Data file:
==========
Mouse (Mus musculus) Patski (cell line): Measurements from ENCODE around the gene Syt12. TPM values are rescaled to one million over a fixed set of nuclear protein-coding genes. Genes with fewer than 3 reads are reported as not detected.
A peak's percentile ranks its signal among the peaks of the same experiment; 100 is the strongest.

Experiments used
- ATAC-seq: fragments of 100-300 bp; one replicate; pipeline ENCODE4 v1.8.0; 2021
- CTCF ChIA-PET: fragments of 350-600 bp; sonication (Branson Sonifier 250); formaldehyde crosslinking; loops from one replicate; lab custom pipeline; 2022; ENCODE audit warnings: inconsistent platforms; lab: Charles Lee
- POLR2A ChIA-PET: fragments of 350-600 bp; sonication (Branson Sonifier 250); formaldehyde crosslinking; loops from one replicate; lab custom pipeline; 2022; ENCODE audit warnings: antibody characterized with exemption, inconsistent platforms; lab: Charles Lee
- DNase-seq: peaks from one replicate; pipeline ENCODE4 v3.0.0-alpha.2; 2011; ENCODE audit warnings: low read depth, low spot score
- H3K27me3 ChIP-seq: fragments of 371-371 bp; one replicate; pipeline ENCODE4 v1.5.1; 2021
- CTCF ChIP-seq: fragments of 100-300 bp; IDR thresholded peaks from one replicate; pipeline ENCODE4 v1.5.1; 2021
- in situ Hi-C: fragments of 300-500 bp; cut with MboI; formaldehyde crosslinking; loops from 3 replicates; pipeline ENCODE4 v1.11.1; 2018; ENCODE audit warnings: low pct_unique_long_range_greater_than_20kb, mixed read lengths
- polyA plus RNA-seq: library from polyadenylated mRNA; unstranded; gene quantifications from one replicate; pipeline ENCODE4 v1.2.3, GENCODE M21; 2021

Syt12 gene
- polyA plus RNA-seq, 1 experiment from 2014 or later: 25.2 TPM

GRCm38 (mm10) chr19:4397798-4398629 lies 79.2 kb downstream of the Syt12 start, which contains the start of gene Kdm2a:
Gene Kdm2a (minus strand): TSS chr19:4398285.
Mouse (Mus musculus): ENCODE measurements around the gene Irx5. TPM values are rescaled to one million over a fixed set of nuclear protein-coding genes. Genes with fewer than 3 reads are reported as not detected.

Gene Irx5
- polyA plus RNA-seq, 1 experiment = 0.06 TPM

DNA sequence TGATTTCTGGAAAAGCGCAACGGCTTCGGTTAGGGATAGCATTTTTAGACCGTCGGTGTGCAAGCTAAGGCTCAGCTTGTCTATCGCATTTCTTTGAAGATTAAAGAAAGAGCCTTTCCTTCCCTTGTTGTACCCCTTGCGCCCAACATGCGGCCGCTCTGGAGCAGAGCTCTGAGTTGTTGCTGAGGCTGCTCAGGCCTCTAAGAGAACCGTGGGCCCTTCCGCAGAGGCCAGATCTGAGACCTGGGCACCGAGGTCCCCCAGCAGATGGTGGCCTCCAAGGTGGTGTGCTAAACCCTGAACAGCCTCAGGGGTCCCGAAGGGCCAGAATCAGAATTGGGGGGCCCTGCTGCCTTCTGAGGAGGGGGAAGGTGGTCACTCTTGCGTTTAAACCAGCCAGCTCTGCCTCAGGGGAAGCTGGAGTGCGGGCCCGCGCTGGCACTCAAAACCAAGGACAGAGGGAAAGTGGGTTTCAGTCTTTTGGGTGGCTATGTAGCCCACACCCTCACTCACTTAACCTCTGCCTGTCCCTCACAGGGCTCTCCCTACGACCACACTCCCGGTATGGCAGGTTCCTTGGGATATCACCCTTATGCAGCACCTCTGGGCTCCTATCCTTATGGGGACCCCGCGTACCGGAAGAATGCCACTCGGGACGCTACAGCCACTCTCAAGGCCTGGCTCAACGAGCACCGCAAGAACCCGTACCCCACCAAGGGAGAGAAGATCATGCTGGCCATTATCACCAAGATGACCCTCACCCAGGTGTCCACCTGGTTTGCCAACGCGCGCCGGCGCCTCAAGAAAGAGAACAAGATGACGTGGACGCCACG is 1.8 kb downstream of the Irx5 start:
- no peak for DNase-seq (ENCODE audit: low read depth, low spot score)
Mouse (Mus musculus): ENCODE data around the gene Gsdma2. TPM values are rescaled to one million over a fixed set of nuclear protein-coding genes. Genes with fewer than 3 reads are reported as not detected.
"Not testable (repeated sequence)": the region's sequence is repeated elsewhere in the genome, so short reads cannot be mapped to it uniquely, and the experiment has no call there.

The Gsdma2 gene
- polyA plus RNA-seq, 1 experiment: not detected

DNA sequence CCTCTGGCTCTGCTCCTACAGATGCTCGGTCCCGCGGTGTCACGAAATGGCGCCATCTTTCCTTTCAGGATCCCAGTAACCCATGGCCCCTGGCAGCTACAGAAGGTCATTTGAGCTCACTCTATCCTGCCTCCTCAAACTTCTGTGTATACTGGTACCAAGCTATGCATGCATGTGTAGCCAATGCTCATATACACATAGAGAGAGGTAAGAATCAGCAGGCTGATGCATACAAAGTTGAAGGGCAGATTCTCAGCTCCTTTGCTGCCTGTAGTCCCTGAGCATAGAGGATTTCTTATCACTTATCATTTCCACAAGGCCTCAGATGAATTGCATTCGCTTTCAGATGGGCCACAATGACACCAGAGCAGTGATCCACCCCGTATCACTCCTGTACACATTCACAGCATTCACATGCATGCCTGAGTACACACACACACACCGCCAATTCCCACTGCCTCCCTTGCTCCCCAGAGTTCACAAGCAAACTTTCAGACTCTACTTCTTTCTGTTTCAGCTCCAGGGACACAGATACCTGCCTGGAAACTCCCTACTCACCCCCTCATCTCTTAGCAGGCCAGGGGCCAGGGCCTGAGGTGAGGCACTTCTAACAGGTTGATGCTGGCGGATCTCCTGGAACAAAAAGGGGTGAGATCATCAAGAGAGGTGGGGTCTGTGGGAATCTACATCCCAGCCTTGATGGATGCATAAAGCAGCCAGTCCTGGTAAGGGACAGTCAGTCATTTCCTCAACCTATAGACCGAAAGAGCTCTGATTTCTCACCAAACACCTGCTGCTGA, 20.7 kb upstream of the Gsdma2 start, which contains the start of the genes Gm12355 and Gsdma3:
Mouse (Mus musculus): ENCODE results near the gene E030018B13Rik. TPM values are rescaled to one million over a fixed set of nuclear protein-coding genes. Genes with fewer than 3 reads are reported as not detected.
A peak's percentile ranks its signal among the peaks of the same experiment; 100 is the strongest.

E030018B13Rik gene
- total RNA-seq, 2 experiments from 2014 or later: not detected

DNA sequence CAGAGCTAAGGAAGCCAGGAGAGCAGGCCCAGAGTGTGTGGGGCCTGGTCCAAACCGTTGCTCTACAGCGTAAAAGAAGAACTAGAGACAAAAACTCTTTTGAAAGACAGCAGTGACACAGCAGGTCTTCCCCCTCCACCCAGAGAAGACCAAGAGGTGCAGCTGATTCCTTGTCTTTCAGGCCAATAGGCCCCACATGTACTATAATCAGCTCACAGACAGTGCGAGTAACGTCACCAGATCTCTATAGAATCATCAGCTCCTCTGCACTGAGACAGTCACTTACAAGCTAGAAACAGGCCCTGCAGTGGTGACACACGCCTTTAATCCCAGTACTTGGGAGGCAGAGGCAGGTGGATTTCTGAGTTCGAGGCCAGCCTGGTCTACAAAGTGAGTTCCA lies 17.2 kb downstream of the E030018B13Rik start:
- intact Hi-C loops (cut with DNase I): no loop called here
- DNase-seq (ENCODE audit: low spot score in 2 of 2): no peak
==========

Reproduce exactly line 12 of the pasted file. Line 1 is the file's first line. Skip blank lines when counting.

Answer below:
Syt12 gene